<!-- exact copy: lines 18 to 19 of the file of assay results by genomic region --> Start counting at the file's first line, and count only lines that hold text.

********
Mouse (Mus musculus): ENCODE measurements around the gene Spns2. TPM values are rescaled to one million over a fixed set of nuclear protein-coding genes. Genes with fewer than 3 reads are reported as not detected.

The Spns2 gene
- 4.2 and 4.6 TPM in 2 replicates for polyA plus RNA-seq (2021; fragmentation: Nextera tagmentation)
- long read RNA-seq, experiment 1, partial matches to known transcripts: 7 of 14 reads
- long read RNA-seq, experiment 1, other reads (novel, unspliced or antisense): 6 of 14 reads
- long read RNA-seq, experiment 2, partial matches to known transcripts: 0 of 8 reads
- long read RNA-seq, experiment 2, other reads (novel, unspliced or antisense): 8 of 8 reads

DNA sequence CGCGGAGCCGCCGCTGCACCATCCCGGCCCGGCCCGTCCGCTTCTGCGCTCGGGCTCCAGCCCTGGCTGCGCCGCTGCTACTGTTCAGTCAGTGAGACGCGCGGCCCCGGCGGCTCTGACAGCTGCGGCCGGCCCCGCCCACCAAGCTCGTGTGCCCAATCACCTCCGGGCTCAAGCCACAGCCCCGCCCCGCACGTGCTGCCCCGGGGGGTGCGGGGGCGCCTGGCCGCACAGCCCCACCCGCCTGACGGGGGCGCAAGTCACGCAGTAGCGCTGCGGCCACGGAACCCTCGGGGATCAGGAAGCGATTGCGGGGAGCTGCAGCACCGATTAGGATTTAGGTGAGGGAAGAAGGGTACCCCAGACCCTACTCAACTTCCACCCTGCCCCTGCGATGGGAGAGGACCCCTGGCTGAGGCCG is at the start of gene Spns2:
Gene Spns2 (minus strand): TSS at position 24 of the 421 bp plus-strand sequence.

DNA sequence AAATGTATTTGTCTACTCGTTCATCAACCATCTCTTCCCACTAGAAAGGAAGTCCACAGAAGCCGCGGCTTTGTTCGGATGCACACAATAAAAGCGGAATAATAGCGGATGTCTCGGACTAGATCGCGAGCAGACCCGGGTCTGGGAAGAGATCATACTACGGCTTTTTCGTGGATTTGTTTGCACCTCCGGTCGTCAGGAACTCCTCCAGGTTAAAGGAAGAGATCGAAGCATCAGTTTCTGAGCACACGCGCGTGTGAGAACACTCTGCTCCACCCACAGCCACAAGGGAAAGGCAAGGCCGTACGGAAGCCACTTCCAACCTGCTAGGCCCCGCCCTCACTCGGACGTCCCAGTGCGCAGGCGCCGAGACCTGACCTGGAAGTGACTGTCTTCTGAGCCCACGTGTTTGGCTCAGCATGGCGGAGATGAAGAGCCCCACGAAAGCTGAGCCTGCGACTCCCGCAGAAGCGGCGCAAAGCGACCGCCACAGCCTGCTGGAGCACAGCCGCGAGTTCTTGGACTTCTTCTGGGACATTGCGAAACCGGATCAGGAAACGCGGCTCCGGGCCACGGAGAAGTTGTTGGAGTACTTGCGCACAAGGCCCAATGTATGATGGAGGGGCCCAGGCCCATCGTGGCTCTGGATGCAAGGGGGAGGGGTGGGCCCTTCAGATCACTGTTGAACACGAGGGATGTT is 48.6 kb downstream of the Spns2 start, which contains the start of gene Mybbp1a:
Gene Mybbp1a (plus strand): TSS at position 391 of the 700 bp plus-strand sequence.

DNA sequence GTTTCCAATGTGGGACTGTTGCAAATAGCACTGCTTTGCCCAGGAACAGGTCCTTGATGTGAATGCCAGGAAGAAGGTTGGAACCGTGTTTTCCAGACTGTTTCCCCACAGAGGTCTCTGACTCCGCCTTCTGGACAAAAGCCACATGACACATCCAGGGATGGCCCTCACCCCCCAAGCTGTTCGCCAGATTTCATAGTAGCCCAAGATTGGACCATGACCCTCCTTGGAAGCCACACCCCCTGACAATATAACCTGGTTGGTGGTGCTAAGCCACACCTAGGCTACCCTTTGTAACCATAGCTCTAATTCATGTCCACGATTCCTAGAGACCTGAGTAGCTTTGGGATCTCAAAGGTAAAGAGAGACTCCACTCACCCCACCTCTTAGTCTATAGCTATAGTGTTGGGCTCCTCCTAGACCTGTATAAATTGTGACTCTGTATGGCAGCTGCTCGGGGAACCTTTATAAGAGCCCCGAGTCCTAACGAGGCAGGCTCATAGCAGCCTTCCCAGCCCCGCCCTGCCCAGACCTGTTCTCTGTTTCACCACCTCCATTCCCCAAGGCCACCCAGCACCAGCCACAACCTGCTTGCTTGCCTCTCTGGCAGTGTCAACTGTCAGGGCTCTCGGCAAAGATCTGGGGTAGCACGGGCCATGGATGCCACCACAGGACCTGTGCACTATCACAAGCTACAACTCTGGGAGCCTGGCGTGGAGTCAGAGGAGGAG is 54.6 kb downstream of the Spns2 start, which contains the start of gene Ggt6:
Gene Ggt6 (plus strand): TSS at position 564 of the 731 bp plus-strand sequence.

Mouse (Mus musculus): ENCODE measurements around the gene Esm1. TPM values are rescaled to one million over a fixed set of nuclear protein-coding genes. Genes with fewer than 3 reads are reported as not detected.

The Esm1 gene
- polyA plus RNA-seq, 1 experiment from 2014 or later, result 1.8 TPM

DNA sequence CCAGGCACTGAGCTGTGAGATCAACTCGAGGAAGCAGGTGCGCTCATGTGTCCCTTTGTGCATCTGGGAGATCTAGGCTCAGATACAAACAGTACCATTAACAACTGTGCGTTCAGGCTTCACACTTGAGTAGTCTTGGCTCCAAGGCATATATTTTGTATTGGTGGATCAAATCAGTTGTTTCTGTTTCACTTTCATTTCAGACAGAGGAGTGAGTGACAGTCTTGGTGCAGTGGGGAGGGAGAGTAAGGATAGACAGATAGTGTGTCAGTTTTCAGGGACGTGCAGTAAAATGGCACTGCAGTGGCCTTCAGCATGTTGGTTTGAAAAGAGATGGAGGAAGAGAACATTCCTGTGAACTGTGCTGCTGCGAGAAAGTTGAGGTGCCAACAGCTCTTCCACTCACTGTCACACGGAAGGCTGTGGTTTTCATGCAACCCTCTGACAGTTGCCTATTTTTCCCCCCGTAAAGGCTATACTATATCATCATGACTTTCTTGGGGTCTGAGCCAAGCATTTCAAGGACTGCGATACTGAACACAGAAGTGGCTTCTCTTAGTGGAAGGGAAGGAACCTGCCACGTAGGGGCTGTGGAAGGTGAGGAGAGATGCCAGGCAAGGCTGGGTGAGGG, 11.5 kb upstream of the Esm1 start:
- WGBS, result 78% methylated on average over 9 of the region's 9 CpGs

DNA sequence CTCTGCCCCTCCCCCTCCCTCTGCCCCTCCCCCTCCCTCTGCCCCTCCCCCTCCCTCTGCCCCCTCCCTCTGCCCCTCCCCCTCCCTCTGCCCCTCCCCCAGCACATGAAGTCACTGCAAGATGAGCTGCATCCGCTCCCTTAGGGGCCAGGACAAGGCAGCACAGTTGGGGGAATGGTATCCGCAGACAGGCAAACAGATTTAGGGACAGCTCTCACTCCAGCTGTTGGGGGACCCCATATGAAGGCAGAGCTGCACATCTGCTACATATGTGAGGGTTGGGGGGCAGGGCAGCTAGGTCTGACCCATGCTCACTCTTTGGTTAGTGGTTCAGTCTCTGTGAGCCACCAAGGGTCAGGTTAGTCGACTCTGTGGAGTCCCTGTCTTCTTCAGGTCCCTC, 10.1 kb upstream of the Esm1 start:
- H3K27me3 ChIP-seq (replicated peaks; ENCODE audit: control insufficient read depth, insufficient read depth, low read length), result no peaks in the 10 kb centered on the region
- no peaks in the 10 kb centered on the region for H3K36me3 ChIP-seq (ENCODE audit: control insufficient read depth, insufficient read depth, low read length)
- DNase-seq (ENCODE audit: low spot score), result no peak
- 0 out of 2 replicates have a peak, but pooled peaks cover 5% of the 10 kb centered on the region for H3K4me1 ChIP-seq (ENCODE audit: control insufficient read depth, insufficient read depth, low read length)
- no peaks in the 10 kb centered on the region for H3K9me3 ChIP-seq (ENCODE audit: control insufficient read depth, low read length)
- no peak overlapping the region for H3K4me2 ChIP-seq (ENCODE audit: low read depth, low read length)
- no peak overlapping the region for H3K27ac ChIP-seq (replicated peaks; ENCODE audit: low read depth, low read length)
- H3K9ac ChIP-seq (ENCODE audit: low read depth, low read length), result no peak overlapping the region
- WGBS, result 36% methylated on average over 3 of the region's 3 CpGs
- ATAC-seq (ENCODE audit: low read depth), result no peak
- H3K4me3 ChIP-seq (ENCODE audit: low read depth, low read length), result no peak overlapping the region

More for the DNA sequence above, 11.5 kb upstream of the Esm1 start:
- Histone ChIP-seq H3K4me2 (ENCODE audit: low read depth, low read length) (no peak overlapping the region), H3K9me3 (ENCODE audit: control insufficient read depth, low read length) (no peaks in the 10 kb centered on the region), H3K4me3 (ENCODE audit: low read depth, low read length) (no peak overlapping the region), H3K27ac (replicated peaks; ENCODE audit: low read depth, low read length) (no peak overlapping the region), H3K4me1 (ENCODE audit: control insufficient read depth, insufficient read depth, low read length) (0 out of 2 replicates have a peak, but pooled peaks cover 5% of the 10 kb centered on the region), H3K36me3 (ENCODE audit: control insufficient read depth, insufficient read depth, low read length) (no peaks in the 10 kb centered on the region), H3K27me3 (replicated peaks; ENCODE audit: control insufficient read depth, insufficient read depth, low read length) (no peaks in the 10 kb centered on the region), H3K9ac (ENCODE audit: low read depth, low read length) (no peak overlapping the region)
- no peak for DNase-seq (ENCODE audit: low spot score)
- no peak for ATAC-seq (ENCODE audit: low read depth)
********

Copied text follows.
- WGBS, result 78% methylated on average over 9 of the region's 9 CpGs

DNA sequence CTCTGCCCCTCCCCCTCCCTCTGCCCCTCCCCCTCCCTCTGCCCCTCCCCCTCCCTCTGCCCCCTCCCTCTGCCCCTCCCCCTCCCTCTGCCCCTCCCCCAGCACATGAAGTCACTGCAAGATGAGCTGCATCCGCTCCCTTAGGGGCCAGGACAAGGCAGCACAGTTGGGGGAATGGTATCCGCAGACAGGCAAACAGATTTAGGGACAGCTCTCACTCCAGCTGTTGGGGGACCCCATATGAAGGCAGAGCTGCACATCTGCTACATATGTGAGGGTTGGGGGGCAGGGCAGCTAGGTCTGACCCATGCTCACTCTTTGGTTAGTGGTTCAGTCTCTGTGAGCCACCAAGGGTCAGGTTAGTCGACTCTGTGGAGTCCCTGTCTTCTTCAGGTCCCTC, 10.1 kb upstream of the Esm1 start: